So I just went through another round of IVF – our official re-entry into the hopeful halls of infertility wards in Denmark. Operation: Give Leif a Sibling has commenced. And apparently, it will be quite the battle.
We are back at Trianglen Klinik, under the auspicious care of Dr. Jens (and Dr. Betina). We just finished a long protocol of IVF, with priming through Synarela, followed by 13 days of stimulation shots (300 iu of Pergoveris). The plan was to be a total duplication of our last successful round (more than 2 years ago!), which ended in Leif. A long protocol, aiming for Day 5 or Day 6 blastocysts, doing a “Freeze-All”, then transferring whatever blasts we get two cycles after stimulation, once my body has recovered from the rigors of the hormones.
At egg retrieval, Dr. Betina managed to get out 6 follicles. They looked good in her opinion, and slipped out of their follicles nicely during the aspiration procedure. The cocktail of Propofol and Morphine did their usual bless-ed pain management trick – providing a momentary, 5-minute high that leaves the patient feeling like a sparkly, pregnant unicorn bouncing on clouds (and realizing why some people become opioid addicts. Sorry, just sayin’).
Then, there was handover to the skilled embryologists who were now custodians of any potential future babies of ours. We got periodic updates from the lab in the days that followed: 4 fertilized well through ICSI, and they were dividing nicely. Three looked good. On Day 5, we had 3 embryos in the pre-blastocyst stage called “morula.” They would call us on Day 6 with the final report of what would be put on ice.
That evening, Martin and I felt optimistic and giddy. “This round has been pretty easy,” he said, earning a semi-snort-laugh from me. But he was right. All this time, we never had three embryos still with us on Day 5. Never. Things were looking terrific. But I tried to temper my expectations, reminding him that we should be thrilled if we have even ONE embryo that makes it into the freezer.
Every challenge I’ve gone through in our infertility (IF) battle has taught me to manage (ahem, keep low) my expectations. Nice and low, lest they fall deeper down through the soil of the Earth.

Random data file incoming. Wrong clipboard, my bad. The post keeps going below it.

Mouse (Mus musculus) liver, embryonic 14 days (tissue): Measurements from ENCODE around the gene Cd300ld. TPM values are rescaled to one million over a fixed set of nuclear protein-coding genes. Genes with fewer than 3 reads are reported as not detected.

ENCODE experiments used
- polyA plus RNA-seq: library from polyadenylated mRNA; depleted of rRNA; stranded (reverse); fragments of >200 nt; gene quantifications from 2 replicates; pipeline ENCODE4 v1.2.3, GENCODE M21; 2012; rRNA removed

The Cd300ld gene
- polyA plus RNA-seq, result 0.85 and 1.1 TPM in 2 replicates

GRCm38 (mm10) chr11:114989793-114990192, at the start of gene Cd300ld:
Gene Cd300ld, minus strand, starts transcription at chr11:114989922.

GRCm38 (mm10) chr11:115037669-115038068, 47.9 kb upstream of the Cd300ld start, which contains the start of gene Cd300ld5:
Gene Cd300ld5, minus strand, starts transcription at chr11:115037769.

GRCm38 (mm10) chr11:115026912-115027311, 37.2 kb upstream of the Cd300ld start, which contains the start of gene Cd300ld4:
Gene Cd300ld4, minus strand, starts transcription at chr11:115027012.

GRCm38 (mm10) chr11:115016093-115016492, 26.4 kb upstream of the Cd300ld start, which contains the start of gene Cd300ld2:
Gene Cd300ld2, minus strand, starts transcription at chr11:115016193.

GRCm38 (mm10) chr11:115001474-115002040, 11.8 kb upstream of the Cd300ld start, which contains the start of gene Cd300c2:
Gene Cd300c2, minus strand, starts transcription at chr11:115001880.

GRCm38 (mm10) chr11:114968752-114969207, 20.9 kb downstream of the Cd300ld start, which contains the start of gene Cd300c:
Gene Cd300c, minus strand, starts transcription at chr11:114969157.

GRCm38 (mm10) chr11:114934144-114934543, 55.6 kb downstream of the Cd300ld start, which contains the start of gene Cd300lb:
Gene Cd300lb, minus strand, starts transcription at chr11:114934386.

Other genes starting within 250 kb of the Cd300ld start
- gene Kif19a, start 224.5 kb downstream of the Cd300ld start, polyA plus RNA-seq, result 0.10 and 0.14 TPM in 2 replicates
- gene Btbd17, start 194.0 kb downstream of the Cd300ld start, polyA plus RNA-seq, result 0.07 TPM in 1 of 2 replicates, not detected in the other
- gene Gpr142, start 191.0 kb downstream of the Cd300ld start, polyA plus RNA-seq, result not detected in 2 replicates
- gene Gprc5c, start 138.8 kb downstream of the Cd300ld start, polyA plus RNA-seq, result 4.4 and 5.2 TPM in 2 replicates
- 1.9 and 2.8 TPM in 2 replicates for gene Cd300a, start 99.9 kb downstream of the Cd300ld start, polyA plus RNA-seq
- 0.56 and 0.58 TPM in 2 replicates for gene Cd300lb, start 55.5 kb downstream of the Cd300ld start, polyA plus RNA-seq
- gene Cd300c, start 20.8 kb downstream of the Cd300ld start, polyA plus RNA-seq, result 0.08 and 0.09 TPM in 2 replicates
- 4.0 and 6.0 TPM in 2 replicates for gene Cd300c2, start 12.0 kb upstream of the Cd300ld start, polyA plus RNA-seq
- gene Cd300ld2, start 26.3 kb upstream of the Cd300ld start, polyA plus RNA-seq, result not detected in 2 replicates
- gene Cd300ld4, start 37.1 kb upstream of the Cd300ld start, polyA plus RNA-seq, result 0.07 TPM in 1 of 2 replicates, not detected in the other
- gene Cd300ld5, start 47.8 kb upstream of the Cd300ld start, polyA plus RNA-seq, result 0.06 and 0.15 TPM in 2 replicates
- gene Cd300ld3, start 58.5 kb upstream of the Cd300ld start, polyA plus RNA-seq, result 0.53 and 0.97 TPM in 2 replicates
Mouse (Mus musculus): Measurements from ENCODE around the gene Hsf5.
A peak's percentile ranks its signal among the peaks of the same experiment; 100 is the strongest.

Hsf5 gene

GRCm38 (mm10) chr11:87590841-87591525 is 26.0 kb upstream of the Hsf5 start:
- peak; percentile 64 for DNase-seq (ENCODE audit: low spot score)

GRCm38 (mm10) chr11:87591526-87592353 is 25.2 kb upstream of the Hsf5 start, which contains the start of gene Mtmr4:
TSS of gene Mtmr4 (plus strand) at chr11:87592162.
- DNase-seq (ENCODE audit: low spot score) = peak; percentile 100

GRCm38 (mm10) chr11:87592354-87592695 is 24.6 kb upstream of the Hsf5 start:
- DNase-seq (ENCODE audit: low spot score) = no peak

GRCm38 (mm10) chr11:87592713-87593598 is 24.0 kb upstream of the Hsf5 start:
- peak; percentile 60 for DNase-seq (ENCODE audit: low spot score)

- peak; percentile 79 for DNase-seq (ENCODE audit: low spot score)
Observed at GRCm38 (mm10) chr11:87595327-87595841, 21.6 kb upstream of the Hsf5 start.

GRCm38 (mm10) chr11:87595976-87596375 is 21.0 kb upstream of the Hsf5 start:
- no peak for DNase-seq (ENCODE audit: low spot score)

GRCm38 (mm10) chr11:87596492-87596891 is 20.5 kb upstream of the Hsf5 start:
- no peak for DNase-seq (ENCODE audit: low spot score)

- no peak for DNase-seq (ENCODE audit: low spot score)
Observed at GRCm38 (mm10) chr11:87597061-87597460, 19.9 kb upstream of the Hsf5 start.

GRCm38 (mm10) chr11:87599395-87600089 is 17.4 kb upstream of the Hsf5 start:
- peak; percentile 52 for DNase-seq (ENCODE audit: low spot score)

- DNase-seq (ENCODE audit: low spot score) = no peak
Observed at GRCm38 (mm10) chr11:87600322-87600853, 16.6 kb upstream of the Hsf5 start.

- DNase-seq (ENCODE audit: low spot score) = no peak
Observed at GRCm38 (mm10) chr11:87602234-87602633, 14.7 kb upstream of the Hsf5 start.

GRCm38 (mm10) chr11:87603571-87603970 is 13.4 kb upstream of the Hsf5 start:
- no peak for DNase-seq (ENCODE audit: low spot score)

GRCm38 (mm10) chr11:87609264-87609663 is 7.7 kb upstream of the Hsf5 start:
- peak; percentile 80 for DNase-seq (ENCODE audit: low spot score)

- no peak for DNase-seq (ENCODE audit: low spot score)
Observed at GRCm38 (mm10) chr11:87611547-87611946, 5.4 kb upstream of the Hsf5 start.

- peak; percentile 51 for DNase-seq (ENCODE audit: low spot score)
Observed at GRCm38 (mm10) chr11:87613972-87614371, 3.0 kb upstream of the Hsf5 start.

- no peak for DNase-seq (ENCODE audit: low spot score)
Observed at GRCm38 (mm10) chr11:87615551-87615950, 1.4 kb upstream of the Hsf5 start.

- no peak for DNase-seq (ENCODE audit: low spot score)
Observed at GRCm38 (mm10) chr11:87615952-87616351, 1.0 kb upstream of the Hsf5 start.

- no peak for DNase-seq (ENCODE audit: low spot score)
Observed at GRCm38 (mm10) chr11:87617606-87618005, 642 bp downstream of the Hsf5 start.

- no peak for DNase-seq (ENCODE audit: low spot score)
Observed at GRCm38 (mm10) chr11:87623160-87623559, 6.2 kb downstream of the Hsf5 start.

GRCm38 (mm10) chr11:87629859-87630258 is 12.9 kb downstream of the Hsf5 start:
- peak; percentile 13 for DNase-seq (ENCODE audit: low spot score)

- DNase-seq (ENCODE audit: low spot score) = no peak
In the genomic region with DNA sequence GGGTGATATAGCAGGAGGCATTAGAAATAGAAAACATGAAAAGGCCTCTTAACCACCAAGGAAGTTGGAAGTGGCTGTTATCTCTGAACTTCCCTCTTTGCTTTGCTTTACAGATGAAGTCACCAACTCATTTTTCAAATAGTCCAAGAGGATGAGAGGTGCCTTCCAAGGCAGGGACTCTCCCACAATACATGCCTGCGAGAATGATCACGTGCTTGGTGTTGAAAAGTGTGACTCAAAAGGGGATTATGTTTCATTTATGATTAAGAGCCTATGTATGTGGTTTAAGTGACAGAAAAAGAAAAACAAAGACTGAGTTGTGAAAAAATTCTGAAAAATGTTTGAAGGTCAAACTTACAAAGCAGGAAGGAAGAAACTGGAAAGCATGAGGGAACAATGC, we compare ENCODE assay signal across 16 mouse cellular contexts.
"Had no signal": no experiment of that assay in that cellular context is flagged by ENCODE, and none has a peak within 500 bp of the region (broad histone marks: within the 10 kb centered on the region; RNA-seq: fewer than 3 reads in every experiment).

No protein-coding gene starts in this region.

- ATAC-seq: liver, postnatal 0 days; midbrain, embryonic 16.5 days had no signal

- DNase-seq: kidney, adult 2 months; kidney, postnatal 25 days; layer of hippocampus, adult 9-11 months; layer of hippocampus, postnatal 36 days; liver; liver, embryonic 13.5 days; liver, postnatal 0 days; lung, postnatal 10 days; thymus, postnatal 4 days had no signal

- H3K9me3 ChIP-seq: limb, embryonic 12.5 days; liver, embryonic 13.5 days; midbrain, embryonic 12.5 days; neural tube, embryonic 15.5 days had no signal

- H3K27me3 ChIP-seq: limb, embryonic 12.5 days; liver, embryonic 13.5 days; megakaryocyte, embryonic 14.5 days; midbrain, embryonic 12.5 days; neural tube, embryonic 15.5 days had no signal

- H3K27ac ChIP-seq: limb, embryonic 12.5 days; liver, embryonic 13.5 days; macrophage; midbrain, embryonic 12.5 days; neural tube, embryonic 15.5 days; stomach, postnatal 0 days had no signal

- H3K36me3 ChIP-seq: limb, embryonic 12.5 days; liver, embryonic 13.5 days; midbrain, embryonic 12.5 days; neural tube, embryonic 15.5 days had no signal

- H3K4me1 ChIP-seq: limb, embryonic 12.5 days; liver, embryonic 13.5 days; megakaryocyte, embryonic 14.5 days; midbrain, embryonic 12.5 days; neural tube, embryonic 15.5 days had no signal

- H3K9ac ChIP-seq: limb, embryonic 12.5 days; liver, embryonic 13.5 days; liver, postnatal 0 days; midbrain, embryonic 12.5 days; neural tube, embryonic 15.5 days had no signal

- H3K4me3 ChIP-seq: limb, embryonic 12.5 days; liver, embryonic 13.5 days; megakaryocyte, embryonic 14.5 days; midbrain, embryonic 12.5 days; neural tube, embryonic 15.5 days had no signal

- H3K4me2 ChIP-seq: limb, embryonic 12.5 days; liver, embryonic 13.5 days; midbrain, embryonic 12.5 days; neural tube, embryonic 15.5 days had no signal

Yesterday, the embryologist called and said she was so sorry to report that we now had Zero blastocysts. All embryos “arrested”. Meaning, died. “We don’t believe in them,” she said. “They must be discarded.”
Discarded. All those shots, those swollen lumps, those hopeful pleas to God, those nervous prayers to Mother Mary and hopeful squeezes of Leif’s lucky cheeks…discarded. All of it. Gone.
“What if I believe in them?” I pleaded. “Can’t you give them another 6 hours to see if they reach blastocyst stage.” “We can’t,” she said. And that was it.
Another round. Game over.
Another gut-punching phone call that leaves me slumped on the bathroom floor – wanting to punch the tile with my clenched fist.
The arrival of Leif into our life has been a healing balm on the wounds Martin and I suffered through the many years trying to get him. The wounds have now become thick scars. Healed, and closed over, but still hanging around on our weathered souls. And yesterday, in one quick second, the wounds were re-opened again. And I felt awash in all the sadness and hopelessness I knew so well.
As Martin aptly put it last night – as we whined in bed together, holding hands – it was our old, unwelcome friend, barging back into our lives once again.
We are so damn familiar with this friend. And she hurts us so much. But somehow and some way – for as long as we try to build and complete our family – we have to make peace with her presence in our lives.
As much as I thought I’d become inured to all this infertility pain – as much as I believed that having Leif would mitigate the pain of more IVF failure – I simply got it wrong. It still hurts. I’m still grieving over how uncooperative my body can be. I’m still jealous of the gals who get pregnant so easily. Especially those who couldn’t care less…
And life continues to be unfair and hard and amazing…and all these things I already know and must graciously accept.
The one saving grace in this latest crummy turn of events is…
We bought an IVF punch-card at our clinic, so we will be coming back for more.
Don’t ever count us out. 😉